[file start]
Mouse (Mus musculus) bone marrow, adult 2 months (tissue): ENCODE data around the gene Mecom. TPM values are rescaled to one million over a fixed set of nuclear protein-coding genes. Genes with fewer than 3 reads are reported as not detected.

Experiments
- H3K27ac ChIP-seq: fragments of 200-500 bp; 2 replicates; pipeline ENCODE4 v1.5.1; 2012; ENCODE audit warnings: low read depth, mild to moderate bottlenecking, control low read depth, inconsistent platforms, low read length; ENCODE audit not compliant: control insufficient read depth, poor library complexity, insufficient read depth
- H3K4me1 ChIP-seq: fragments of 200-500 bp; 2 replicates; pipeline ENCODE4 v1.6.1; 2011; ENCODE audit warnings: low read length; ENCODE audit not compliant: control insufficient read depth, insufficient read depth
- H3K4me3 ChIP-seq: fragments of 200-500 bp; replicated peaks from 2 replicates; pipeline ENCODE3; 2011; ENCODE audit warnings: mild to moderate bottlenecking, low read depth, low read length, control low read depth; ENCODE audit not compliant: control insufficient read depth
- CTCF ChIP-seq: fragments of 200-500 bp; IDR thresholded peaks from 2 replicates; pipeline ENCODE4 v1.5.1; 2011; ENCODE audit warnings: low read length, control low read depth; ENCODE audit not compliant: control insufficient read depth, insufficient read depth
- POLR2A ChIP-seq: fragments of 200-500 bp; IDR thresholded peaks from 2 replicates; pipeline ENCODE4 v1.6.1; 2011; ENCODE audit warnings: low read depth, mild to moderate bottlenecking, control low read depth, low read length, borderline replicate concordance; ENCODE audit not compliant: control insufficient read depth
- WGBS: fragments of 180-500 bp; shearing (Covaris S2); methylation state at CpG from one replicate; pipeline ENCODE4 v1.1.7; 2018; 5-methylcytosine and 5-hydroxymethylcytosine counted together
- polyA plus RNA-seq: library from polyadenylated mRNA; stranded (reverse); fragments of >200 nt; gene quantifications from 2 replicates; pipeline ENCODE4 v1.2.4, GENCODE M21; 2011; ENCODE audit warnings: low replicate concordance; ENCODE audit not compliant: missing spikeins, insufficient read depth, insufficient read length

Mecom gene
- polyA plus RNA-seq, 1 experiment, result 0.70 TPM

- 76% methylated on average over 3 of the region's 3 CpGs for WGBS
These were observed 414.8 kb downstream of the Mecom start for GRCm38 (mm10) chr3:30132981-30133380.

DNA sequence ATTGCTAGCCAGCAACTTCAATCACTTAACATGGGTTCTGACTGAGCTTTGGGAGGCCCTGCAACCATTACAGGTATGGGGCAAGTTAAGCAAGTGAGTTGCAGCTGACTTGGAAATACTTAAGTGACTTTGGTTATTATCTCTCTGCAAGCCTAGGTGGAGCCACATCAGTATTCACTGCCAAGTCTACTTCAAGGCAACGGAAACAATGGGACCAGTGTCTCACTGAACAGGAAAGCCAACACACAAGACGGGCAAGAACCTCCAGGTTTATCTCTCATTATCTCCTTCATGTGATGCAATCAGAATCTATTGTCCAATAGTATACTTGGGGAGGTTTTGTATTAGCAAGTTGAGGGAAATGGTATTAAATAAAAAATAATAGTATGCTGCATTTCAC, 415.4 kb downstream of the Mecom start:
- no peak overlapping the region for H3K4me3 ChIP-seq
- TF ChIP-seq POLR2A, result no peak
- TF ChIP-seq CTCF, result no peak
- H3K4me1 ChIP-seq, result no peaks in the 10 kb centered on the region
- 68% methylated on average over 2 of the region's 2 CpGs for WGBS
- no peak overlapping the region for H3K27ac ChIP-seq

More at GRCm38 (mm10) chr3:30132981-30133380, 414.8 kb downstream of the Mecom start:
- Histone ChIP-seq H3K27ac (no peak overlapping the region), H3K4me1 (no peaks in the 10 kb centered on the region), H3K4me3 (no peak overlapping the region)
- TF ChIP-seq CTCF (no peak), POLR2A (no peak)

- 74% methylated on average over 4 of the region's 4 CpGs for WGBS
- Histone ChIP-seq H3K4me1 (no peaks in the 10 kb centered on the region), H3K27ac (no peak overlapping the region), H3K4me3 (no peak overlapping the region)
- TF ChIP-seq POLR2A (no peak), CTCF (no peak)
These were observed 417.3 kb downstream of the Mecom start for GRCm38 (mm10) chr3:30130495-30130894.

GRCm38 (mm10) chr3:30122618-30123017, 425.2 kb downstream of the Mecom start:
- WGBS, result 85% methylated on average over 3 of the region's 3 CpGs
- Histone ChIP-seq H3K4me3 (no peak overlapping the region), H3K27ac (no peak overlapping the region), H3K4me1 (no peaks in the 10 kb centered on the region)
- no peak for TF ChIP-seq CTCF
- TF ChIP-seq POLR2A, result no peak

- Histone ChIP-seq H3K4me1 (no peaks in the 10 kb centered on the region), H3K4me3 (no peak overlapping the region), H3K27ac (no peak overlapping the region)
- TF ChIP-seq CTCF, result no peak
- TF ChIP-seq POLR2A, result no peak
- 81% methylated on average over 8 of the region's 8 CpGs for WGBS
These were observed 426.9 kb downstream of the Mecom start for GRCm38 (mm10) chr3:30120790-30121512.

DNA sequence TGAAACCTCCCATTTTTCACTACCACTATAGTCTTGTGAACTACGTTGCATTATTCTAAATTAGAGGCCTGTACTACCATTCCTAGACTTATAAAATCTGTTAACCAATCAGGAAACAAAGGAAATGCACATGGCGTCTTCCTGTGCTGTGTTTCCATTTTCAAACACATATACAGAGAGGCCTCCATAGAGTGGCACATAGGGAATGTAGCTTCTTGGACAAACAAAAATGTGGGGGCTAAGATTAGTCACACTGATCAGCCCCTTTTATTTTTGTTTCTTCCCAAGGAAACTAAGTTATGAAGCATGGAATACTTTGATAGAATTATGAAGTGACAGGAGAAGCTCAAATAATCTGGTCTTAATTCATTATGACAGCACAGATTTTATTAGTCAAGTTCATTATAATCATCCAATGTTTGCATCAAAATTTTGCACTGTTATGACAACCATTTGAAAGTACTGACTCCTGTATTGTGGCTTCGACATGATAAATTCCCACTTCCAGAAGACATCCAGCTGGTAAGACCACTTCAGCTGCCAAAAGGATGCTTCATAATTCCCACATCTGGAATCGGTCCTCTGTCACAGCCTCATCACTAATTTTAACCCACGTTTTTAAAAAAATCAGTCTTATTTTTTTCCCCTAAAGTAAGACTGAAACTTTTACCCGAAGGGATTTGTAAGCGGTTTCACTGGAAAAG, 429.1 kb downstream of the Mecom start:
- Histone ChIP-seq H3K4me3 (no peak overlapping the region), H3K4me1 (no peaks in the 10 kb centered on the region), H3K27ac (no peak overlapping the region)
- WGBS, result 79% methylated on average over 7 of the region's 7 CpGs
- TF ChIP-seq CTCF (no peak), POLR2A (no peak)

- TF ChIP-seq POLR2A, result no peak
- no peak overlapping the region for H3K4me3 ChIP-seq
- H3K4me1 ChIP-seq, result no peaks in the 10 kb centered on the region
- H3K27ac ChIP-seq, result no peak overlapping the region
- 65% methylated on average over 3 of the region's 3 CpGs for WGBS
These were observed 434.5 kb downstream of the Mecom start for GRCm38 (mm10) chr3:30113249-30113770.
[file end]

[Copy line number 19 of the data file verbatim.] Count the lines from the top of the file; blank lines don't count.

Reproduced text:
- 68% methylated on average over 2 of the region's 2 CpGs for WGBS